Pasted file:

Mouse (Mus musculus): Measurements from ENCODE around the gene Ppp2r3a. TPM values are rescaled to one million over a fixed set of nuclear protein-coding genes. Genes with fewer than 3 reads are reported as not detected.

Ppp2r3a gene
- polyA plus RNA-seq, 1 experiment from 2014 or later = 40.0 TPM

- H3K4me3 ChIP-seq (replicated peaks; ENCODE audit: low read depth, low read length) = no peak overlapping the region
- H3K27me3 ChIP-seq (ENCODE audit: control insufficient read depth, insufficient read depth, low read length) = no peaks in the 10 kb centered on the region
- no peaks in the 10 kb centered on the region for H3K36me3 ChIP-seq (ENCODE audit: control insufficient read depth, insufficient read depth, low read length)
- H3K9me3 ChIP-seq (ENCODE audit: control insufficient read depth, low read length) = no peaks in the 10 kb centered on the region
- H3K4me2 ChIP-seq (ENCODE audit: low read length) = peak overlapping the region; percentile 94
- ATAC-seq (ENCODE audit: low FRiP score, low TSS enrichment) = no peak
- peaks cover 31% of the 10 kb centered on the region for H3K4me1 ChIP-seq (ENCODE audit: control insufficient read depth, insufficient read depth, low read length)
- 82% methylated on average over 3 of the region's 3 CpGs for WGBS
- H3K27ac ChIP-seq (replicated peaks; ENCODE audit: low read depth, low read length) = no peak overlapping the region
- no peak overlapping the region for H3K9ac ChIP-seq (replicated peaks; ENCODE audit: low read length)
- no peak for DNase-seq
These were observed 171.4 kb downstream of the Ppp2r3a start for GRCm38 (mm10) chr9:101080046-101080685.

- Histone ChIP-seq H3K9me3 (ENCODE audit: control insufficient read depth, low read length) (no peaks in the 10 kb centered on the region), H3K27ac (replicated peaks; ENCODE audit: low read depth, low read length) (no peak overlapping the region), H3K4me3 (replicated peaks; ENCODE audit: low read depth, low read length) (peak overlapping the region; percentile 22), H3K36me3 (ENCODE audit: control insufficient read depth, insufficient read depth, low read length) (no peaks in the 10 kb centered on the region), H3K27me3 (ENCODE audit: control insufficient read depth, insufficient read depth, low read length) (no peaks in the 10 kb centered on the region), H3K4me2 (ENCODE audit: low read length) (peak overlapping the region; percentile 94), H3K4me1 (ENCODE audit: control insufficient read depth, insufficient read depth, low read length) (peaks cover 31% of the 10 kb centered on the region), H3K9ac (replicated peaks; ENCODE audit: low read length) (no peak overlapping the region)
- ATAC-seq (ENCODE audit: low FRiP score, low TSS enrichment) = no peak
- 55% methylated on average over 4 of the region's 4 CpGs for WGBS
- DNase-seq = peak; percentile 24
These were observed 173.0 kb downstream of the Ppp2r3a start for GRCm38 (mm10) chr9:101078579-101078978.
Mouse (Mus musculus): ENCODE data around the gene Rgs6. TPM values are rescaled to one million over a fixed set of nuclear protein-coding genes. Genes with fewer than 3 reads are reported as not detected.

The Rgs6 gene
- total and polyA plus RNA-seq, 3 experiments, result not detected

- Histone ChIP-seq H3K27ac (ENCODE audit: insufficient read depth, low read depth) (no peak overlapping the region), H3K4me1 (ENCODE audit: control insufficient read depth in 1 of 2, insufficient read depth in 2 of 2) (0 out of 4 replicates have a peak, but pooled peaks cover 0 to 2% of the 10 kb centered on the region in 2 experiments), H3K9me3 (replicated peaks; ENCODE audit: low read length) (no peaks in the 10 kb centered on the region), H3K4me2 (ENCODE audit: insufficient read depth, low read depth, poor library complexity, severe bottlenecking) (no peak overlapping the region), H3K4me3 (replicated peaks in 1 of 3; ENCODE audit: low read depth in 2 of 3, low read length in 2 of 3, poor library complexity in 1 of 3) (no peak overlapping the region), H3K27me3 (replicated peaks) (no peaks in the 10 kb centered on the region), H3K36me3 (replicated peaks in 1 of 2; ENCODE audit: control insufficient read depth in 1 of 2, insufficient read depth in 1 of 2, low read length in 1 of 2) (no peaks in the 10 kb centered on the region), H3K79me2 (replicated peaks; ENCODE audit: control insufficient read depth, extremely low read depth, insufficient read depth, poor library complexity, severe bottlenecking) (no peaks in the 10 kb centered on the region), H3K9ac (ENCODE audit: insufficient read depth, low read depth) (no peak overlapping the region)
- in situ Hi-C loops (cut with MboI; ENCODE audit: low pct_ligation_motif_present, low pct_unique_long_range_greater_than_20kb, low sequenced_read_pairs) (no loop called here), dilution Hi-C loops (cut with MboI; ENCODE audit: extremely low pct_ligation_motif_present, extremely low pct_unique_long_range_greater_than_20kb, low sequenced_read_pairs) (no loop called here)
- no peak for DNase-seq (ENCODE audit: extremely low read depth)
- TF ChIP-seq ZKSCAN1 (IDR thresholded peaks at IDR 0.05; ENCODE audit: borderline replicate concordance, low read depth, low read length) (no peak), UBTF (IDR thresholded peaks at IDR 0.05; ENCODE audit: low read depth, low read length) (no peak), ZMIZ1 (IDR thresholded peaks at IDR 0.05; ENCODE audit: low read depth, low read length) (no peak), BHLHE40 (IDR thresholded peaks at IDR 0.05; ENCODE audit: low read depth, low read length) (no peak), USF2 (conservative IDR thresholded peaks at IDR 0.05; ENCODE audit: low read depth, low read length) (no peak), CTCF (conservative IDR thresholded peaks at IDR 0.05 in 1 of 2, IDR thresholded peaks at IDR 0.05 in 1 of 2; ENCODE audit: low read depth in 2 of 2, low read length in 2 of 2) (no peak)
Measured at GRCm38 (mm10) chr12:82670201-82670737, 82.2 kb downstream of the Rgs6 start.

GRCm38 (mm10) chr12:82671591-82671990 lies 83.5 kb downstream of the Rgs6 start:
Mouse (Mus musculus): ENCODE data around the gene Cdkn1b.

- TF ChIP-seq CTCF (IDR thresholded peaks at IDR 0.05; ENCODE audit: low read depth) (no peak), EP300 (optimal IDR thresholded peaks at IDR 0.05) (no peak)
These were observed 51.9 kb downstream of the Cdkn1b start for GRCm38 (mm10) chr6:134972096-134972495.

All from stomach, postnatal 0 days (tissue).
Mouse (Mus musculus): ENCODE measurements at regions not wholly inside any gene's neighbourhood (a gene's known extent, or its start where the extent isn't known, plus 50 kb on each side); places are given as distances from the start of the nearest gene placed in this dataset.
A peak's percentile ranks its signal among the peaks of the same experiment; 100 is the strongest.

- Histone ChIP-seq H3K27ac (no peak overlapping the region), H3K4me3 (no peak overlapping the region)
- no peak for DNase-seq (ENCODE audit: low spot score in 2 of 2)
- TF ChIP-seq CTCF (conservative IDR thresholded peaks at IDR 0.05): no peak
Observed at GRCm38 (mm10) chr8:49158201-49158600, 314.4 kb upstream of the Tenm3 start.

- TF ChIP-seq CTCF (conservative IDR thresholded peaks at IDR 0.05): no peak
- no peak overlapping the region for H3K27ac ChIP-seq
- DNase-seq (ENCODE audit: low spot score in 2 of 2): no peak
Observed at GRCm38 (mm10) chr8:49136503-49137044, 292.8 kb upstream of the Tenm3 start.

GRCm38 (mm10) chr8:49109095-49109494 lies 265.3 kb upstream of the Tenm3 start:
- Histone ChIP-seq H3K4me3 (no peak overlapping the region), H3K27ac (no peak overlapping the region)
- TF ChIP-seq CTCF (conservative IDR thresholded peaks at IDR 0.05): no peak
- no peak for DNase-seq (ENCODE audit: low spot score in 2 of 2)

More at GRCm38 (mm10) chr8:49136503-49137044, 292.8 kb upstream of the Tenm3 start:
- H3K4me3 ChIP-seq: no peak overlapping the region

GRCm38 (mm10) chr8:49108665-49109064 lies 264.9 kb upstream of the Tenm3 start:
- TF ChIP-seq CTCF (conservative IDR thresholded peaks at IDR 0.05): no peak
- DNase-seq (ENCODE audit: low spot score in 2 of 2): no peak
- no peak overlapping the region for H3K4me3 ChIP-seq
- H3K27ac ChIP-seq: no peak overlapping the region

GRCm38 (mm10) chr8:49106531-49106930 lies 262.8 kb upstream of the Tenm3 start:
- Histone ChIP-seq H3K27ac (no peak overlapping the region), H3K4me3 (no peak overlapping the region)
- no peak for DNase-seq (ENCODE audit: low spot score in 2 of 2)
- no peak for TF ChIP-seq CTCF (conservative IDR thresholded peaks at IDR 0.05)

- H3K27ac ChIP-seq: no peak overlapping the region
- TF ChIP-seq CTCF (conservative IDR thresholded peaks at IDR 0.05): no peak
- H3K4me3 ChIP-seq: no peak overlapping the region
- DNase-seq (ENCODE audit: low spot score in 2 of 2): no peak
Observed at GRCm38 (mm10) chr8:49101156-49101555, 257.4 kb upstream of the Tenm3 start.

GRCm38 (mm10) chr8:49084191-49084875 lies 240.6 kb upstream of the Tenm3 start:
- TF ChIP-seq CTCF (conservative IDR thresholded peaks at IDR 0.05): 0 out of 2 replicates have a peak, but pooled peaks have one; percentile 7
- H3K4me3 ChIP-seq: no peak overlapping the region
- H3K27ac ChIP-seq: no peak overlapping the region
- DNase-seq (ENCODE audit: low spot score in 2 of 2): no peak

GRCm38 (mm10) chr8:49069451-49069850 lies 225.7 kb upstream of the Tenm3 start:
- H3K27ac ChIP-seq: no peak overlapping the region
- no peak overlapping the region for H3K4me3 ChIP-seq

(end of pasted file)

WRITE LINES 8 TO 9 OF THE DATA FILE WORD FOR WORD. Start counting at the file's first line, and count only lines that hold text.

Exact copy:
- H3K4me2 ChIP-seq (ENCODE audit: low read length) = peak overlapping the region; percentile 94
- ATAC-seq (ENCODE audit: low FRiP score, low TSS enrichment) = no peak